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    I have a k38 in pristine condition with original blue and gold box with original grips numbered to the gun just sitting in my safe. It's a 6" 5 screw. Oh and I'm the second owner.
     
  13. Thaddeus Jones

    Thaddeus Jones Member

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    Except for those currently produced "model 14 classic" series abominations, I don't think there is a bad variant of the model 14.

    I have a 14-6 with the full lug 6" barrel. It is a beautiful tack driver. A definite keeper that makes me look good at the range.

    I will someday track down one of the 4" "Dayton gun" model 14's that were run through the Performance Center.

    The 14 is a very underated revolver. Good luck! :) TJ
     
  14. Iggy

    Iggy Member

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    The 14 is a very underated revolver. Good luck! TJ


    Shhhhh! Don't tell everybody.
     
  15. jad0110

    jad0110 Member

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    Mano, I sure hope it does. I paid $350 or so for a near mint 14-4 in 2006, a fair price at the time. The last Model 14s I've seen were selling for $500 and up. If that 14 checks out when you get it, it would rank as one of the best deals I've ever seen. Wouldn't be the first time someone came upon a revolver in a drawer and thought "obsolete old man gun" and let it go for a song.
     
  16. bluetopper

    bluetopper Member

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    I guess I've about shot them all; revolvers, semis, you name it.

    But for me there is no greater pleasure in shooting than a lazy afternoon with a model 14 and a bunch of cast lead wadcutter reloads. You'll enjoy it.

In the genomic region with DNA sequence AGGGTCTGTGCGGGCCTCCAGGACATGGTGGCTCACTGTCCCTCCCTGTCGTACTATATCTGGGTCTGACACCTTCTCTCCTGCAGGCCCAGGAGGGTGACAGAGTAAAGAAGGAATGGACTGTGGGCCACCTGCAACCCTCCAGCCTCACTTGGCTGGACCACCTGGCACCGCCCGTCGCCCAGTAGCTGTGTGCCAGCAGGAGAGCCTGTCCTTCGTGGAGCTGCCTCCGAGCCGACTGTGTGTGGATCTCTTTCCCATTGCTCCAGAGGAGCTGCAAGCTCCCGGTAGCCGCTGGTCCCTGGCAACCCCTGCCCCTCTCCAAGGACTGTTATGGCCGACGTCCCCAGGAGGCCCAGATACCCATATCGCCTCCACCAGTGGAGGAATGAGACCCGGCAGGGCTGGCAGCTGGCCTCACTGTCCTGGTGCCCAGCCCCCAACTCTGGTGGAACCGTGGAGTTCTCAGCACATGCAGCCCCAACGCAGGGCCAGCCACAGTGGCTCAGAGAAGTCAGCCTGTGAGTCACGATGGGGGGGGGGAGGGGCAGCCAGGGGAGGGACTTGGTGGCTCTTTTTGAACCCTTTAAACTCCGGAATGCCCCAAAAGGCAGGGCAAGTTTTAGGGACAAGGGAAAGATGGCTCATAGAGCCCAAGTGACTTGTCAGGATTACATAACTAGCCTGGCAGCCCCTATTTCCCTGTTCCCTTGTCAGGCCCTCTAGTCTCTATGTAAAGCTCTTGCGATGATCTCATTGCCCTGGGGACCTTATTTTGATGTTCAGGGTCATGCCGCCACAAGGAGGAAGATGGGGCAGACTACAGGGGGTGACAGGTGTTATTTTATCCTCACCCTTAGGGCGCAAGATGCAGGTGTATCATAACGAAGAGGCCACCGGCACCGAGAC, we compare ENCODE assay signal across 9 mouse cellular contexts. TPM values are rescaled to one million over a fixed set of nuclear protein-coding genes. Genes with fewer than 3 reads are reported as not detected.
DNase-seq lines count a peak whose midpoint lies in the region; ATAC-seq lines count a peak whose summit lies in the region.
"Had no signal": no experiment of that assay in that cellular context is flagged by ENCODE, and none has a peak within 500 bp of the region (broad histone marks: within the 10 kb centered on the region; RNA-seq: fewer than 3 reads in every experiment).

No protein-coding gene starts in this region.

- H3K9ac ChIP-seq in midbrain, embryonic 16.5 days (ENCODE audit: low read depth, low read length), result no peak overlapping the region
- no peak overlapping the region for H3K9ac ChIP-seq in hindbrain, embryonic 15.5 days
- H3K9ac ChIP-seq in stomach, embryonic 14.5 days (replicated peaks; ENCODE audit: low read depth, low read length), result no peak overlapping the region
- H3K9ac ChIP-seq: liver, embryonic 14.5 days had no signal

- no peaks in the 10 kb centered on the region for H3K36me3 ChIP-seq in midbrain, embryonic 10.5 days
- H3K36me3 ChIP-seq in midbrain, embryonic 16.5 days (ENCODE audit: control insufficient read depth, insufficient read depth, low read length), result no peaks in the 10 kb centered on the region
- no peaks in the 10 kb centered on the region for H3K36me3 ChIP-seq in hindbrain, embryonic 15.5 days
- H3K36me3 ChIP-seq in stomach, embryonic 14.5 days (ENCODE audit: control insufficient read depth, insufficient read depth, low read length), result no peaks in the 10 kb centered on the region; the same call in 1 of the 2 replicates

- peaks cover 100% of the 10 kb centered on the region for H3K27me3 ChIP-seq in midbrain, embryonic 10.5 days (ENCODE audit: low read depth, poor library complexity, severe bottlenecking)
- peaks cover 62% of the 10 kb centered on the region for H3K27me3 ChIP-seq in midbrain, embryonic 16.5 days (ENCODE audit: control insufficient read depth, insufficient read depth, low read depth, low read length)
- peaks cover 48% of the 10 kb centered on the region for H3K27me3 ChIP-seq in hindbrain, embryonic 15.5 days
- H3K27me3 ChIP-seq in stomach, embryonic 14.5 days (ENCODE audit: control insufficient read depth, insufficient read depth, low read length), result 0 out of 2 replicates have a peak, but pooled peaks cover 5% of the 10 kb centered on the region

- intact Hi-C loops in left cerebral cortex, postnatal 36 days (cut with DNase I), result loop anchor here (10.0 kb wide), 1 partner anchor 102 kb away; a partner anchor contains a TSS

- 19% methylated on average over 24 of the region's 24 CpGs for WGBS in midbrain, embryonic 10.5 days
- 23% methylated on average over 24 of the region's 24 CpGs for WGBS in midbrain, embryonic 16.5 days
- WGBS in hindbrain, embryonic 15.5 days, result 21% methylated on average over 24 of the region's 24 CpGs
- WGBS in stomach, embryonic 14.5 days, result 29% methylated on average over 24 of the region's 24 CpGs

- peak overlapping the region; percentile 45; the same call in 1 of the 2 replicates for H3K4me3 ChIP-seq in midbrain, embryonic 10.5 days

17. jc223

    jc223 Member

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    That sounds good, thanks guys!

    But here comes the bummer: due to stupid gun laws here in Germany I have to wait 6 months to get it...

    This waiting time will kill me, even more after your comments how great this gun is :fire:
     
  18. jad0110

    jad0110 Member

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    ^^^ Ahhh, that likely explains the price then. Comparing gun prices in the U.S. and Germany is an apples and bowling balls comparison.

    Bummer though on the 6 month wait. But at least you can stock up on 148 grain wadcutters in the mean time, which are a perfect match for a gun like this. I've not shot my Model 14 in years; probably about time to rectify that oversight.

    Here's my 14-4, made in 1980. Though I've not shot it in a while, I dry fire it very frequently using snap caps. I figure dry firing with a longer barrel makes trigger pull and release goofs a little easier to spot.


    [​IMG]


    [​IMG]
     
  19. S&W-Keeper

    S&W-Keeper Member

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    Get the 14-1, it is a 4-screw, only made for 2 years.
     
  20. jc223

    jc223 Member

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    @jad: yeah but it is an absolute exception that WE are better off concerning prices, normally you guys in the US have MUCH better prices on guns. Just an example: an ordinary Beretta 92F costs 1,550 Dollars around here...

    Thats a beautiful gun you have there. I noticed that the 14s come with at least 2 version of trigger and hammer: yours seem to have the "normal" one, mine has a wider trigger and hammer (I heard it is called "target trigger" or something like that).

    Regards
    JC
     
  21. jad0110

    jad0110 Member

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    Thank you! Yes, somewhat surprisingly most Model 14s I've seen have the standard "combat" trigger and hammer. Come to think of it, I've never seen on in person that had the target trigger and hammer.
     
  22. GunTech

    GunTech Member

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    No dash and 5 screws!

    [​IMG]
     
  23. jc223

    jc223 Member

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    So is that the first model ever produced? Looks great. I notice that this one even has a third hammer variant: it has an upward facing pointed style where as the normal ones are more flat. Does that pointed variant only come with the "no dash" models or also on later dash numbers?
     
  24. dashootist

    dashootist Member

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    Wow! Around here, you can't even get beat-up old Tauri for that cheap. M14 prelock is worth more than 500 bucks around here.